Avast! It’s only 11 days until TLAPD! It’s September 19 each year. Arrrrrr! Don’t be a bilge rat, better bet studying up on your lines, matey!
Saturday and Sunday this Labor Day weekend were about as nice as you get for early September weather on the NC coast. Mild (mid-80’s), low humidity, light northerly breeze, and the ocean was about as smooth as a lake. On Saturday, we beached “Sandbar Hopper” on the east end of Bear Island (Hammocks Beach State Park) and walked around to thhe ocean side. Lots of sand moved during Irene, but not sure where it went. All the State Park “no alcohol” signs were washed away, too 😉 . The west end of Bogue Banks didn’t show evidence of appreciable buildup of sand (or signs!).
Generally, there was very little storm damage here. The docks at Island Harbor Marina took a lot of damage, and other private sound-side docks were worse for the storm. The dunes on Emerald Isle had very little damage, but the beach is very steep right now. The steepness helped to deflect the energy of the water into the surf zone rather than the dunes, I think. A few years ago, Emerald Isle pumped lots of sand on the beach, and while it’s coarse sand and not as nice as the sand at Bear Island, it served its purpose in the storm.
We went back to Bear Island on Sunday. The tide was half-high and rising when we got there, So we easily ran the Bear Inlet access channel, and worked our way up along the back of the island very close to the inlet. We were the first boat in there, but as the day progressed, about 15 others showed up. Walked along the beach on the ocean side, and the dunes had taken a beating. The beach was very flat (still is) and the waves crashed into the dunes during the storm. The high tide line is now at the base of the dunes. It’s natural movement of sand, but clearly the sea took some island back. I expect we lost a lot of turtle eggs, as those nests that hadn’t hatched were flooded (there were 34 nests on the 3 miles of Bear Island this year). When we left, we took Sandbar Hopper out Bear Inlet into the ocean, and ran east to Bogue Inlet. The damage to the dunes was clearly visible where we were, about 1/4 mile offshore.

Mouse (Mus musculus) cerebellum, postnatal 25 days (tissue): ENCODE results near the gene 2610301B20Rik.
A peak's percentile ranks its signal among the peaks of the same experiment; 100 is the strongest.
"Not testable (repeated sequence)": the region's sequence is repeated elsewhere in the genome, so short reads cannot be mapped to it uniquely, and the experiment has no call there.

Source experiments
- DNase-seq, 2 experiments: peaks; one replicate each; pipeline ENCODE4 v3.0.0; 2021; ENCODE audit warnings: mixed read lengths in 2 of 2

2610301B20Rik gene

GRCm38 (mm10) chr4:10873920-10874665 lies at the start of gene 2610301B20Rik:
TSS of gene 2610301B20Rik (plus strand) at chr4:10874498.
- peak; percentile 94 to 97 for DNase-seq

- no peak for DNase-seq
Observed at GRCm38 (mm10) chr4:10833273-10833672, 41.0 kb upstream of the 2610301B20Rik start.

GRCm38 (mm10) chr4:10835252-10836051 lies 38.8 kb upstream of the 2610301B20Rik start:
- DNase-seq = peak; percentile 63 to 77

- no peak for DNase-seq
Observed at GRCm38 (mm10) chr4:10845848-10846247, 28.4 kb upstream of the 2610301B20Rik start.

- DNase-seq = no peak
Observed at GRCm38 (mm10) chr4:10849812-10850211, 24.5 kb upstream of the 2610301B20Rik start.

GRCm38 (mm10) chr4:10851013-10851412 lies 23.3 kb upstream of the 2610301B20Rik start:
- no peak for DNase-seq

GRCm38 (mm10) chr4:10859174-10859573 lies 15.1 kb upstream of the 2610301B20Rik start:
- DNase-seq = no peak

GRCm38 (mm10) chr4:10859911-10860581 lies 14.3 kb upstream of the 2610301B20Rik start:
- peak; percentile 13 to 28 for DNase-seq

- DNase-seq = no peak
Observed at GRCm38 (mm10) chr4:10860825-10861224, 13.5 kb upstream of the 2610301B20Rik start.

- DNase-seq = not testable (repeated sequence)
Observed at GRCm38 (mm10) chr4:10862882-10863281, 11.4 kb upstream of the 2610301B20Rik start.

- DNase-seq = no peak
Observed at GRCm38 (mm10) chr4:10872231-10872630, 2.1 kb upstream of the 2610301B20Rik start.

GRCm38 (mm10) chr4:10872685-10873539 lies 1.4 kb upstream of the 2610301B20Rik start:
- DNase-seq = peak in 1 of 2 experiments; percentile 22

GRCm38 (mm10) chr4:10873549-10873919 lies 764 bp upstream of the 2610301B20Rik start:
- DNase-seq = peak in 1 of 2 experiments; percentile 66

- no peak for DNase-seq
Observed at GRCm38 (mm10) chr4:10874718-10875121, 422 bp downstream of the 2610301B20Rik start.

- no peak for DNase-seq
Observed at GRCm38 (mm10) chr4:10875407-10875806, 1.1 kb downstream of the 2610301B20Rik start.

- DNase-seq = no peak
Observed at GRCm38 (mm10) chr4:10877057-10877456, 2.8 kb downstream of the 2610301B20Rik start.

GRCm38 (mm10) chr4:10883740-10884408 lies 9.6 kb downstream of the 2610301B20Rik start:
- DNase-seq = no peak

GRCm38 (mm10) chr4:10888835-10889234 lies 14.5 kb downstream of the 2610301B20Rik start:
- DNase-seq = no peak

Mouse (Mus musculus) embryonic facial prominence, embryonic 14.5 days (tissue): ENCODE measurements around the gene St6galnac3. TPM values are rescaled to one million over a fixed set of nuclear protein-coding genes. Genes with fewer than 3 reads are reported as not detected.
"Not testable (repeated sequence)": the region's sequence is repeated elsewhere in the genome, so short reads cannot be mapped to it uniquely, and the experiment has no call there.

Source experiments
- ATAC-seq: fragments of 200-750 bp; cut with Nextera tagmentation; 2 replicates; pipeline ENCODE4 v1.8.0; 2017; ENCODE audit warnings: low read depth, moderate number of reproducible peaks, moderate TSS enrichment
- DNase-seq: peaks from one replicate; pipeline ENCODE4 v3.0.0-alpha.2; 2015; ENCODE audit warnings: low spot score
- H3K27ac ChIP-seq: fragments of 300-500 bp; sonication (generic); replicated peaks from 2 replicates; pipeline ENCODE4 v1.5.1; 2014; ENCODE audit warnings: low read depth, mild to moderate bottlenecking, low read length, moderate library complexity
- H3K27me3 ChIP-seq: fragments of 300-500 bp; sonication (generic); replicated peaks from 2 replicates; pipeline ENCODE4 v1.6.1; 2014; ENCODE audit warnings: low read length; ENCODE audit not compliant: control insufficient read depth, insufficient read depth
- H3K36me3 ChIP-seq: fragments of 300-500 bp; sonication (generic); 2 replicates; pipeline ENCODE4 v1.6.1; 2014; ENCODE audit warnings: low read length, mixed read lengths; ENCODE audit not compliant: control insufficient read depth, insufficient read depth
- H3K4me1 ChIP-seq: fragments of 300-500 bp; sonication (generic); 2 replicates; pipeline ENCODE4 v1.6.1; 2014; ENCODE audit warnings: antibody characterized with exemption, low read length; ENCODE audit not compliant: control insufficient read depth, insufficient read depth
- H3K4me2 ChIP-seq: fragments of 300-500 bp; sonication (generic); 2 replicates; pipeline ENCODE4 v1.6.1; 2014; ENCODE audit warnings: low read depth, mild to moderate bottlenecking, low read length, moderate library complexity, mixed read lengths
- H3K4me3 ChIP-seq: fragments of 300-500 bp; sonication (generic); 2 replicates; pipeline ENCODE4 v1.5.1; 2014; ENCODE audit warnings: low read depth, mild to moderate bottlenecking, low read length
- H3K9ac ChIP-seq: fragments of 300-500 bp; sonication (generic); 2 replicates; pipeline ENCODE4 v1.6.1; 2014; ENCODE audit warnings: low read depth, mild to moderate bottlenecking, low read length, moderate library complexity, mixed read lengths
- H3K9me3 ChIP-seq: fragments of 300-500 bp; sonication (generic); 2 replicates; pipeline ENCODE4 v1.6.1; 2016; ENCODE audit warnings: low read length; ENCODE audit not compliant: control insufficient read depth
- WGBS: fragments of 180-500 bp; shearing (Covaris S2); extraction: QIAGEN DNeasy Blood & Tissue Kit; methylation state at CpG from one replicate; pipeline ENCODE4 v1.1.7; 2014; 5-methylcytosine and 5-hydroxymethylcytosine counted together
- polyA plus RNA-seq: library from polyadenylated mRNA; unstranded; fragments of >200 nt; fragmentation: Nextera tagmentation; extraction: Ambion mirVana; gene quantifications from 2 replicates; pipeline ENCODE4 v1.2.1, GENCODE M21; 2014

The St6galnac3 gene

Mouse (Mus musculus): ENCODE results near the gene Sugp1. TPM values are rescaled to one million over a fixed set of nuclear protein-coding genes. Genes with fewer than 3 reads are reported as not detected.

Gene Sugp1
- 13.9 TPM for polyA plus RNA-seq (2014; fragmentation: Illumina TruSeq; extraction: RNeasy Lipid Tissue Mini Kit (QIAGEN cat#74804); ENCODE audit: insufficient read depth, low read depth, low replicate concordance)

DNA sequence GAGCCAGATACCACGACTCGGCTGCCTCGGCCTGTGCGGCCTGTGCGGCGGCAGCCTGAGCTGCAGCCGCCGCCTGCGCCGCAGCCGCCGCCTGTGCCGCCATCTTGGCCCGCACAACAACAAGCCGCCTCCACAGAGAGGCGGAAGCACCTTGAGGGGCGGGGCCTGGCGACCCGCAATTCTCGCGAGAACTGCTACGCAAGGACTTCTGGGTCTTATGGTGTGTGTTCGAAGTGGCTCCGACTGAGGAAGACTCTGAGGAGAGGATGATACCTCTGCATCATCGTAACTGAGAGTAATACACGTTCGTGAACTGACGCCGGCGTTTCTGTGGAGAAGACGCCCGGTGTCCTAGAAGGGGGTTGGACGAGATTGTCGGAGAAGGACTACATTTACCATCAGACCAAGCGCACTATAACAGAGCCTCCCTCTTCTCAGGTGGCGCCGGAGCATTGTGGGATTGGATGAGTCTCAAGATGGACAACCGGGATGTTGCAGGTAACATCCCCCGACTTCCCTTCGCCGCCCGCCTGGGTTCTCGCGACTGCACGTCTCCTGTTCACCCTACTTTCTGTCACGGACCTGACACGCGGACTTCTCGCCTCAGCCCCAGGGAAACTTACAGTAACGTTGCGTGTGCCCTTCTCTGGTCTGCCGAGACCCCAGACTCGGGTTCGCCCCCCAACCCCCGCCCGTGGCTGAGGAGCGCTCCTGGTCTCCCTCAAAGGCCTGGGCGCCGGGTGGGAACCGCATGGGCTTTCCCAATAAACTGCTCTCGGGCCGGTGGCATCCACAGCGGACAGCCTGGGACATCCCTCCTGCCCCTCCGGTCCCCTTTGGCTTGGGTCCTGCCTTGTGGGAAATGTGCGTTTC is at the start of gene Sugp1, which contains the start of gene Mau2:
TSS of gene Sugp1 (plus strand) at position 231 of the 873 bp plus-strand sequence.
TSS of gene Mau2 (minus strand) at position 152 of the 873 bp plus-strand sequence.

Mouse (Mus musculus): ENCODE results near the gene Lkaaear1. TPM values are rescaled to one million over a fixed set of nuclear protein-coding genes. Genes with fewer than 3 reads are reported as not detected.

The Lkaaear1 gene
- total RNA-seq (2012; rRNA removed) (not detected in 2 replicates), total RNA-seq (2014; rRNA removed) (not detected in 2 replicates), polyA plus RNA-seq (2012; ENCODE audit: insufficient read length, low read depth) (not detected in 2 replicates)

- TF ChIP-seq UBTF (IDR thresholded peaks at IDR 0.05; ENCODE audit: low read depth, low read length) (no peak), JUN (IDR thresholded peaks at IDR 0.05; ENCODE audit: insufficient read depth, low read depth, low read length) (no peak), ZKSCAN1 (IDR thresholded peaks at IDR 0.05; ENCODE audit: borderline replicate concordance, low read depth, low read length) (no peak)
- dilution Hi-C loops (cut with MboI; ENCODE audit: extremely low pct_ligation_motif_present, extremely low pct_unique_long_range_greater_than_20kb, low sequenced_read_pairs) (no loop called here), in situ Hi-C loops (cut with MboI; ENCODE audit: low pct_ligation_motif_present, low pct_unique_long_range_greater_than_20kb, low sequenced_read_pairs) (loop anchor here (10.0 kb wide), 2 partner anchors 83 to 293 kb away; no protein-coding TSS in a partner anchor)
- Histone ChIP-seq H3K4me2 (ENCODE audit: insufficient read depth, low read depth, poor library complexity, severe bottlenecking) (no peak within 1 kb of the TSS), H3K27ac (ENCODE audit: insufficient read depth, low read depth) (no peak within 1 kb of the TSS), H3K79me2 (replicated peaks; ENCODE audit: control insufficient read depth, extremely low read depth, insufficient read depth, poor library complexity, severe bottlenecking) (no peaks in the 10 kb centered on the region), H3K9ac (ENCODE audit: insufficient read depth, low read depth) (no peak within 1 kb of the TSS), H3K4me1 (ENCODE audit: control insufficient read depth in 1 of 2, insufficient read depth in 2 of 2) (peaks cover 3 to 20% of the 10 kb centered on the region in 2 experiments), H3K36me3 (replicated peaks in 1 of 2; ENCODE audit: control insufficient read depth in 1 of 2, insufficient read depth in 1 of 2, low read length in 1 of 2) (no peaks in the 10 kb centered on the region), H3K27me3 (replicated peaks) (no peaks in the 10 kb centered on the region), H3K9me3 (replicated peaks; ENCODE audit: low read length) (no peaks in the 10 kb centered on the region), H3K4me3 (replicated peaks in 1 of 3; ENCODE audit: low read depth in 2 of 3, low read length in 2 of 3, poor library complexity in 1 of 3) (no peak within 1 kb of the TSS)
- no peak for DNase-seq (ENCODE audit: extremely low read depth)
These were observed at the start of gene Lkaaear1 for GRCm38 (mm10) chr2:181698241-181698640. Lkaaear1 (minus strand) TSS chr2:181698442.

The ocean was smooth, with widely spaced small swells as we skimmed over the water. The bouys marking Bogue Inlet are still out of place from the storm, but on a day like Sunday, you really don’t need them, just watch the water and the breakers. As we cruised into Bogue Inlet, we looked at the crowd on Coast Guard Island (a spit at the end of Bogue Banks) and were glad we’d gone to Bear Inlet. Must have been a couple hundred boats, with huge crowds swimming, sunning, and enjoying the holiday weekend. We scooted over to the Coast Guard channel, then around to the back channel, under the bridge and back to the marina.
Grilled tuna and portabello mushroom caps for dinner; a great weekend.
…well, not until September 15, actually – best I can tell, I started gingerly experimenting with the blogosphere 6 years ago, with this highly informative posting 🙂 . My blogging has never been very serious, but it is interesting to look back longitudinally from time to time and see what was interesting to me.
Just sittin’ on the deck at the beach tonight, saw that I needed a blog posting for September, and this is what you get…